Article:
Off to a Great Start...or Maybe Not So Much

I thought I was done. My manuscript was written, revised (and revised and revised and…), polished, proofread. I’d written my query letter. I was working on my synopsis. My novel was ready for the world.

Then I entered a contest. Not a big one, mind you. It was one of those agent-sponsored one-sentence pitch contests, which I love. So I’d fashioned a one-sentence pitch that I was really pretty pleased about, and the only other thing the contest had asked for was the first paragraph of the manuscript. No problem there.

When the contest’s submission period opened, I pulled up the file for my manuscript so I could retrieve my first paragraph.

Now let me stop there for a second, because here’s the thing... I like the beginning of my manuscript. I think it’s compelling. I think I have a great hook. A man learns that his terminally ill daughter has been promised to a mysterious technology upon her death, a technology that harnesses souls as a source of power.

One problem though. Looking at the first paragraph, that wasn’t actually how the book started. Oh sure, a few paragraphs in all those things happen, but that first paragraph, well all it contained was a knock on the hotel room door disturbing a man’s rest.

Really? Was that really how I’d started my novel?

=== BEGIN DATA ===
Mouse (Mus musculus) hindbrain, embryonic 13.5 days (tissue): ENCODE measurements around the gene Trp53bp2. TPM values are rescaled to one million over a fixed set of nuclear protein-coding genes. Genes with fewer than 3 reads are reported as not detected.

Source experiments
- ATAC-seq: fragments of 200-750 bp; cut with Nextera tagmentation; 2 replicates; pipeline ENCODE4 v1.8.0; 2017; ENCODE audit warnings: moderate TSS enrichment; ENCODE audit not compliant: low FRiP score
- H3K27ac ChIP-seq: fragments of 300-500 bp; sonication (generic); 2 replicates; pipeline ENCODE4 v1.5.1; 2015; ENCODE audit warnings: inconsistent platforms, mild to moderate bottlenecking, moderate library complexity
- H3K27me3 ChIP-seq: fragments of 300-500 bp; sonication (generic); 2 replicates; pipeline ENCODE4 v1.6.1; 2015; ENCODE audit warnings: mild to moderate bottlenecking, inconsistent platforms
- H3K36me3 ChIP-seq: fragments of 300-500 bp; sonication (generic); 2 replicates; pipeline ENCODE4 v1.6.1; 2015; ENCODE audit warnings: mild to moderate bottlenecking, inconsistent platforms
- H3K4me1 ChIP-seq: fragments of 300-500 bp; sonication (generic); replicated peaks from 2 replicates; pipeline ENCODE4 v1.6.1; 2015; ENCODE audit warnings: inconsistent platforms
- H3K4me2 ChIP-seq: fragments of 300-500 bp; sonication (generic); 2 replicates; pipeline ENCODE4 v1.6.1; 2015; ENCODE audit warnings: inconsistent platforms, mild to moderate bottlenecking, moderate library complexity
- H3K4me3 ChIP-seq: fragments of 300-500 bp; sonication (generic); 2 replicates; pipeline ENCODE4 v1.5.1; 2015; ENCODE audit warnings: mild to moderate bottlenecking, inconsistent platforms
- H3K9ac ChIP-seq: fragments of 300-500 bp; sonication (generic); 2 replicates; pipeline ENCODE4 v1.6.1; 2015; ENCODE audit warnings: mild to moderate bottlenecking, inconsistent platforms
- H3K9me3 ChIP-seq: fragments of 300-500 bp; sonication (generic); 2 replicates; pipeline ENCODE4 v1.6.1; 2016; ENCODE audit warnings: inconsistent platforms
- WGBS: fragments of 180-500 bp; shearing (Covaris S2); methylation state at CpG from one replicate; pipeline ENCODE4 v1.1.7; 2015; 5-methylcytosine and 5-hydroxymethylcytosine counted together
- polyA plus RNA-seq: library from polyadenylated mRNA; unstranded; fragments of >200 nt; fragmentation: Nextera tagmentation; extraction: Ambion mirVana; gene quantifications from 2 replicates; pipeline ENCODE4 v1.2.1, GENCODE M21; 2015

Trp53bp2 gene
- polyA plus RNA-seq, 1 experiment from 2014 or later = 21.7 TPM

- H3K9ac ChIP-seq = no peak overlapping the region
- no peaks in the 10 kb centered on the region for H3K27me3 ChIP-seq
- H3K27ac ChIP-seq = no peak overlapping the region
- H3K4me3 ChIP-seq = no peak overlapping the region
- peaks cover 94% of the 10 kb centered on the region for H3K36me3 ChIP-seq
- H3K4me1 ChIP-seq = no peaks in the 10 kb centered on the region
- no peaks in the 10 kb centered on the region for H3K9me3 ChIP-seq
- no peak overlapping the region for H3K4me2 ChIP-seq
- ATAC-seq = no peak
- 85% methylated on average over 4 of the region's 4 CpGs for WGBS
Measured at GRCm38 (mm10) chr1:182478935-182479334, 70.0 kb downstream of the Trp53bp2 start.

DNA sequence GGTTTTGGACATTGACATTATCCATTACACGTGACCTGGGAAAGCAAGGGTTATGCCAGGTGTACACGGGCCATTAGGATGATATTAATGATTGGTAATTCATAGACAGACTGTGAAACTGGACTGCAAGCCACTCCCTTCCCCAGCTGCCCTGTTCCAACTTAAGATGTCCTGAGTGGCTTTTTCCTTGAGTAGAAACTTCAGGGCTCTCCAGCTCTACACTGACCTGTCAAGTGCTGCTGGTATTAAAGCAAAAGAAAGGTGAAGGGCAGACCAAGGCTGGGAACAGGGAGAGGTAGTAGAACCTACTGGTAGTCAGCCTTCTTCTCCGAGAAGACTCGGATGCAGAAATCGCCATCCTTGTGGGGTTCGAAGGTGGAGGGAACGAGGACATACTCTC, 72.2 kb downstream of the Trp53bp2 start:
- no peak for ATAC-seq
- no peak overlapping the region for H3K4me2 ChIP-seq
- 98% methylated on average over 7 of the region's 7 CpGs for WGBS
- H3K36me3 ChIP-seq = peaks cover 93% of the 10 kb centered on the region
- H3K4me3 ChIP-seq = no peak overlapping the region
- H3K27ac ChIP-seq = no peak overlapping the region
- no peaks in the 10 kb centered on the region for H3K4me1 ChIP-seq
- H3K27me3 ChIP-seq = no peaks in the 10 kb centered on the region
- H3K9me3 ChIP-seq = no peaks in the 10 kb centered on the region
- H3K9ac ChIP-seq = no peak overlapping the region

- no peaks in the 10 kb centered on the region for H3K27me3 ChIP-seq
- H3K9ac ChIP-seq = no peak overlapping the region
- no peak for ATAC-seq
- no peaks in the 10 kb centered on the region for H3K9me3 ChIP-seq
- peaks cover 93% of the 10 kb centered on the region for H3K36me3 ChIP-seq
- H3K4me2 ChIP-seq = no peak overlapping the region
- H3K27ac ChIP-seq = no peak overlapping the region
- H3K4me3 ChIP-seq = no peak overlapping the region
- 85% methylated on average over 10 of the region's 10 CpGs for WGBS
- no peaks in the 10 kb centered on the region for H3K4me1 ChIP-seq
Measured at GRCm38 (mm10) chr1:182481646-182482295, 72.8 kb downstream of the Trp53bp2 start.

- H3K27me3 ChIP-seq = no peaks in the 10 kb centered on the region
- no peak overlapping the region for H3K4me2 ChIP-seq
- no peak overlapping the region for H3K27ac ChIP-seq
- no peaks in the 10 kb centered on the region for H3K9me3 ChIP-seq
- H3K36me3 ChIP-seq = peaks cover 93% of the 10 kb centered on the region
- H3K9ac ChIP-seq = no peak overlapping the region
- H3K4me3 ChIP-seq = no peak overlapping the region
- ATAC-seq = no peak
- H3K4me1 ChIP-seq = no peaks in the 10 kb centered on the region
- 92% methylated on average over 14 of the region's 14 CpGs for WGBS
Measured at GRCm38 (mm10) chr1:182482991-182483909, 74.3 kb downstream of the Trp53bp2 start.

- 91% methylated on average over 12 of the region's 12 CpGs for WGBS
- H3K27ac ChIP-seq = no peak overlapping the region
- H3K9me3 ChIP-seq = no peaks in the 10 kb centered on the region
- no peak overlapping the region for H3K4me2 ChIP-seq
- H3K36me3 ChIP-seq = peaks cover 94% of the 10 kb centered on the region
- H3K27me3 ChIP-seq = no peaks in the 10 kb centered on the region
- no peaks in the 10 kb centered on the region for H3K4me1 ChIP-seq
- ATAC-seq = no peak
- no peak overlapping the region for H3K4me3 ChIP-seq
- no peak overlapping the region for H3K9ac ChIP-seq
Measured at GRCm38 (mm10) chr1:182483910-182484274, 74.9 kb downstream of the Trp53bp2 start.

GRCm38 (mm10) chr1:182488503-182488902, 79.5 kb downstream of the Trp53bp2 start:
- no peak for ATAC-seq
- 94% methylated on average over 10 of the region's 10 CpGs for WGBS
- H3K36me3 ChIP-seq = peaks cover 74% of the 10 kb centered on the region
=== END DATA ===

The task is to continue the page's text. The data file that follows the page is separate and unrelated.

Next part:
The paragraph was, I was dismayed to realize, boring. How could that be, after the number of times I’d been over the manuscript? How could I not have seen that?

Maybe because I knew. I knew what happened in the beginning of the novel. I knew about the devastating telegram that my protagonist received a few paragraphs in. So I’d never really looked at the first paragraph as a standalone, as the very first impression the reader would have of the novel, a paragraph that would either make a reader want to read more or wouldn’t.

Hell, if not for the contest forcing me to see my paragraph as a standalone, I might never have really looked at it that way.

It was a frustrating revelation, but it was also eye-opening. Maybe more importantly, it made me reevaluate my novel in a way that I’d never done before, to look at a single paragraph all on its own. And not just a single paragraph. A first paragraph.

And let me tell you, it's an interesting exercise.

The good news is that not only do I think I know how to fix it now, but I think my fix might add a whole new element to the novel, one I’d never considered before. I can already see it in my head, and I love the scene I’m envisioning. It’s vibrant and active, and while the main hook will still come a few paragraphs in, I think my new start is going to make a reader want to read on, and that’s what we, as writers, are ultimately going for, right?

So yes, I thought I was done, and now--thanks to a one-sentence pitch contest--I know I’m not. In fact, right now I’m facing down quite a bit more work to incorporate my new ideas. But you know what? I’m happy. I’m happy to have solved a problem that two days ago I didn’t even realize existed. I’m happy because ultimately the changes I'm going to make might mean the difference between selling the novel and trunking it. I'm taking this as the gift that it was.

Has that ever happened to anyone else, one small thing that leads you to suddenly view a manuscript in a whole different light? I’m curious.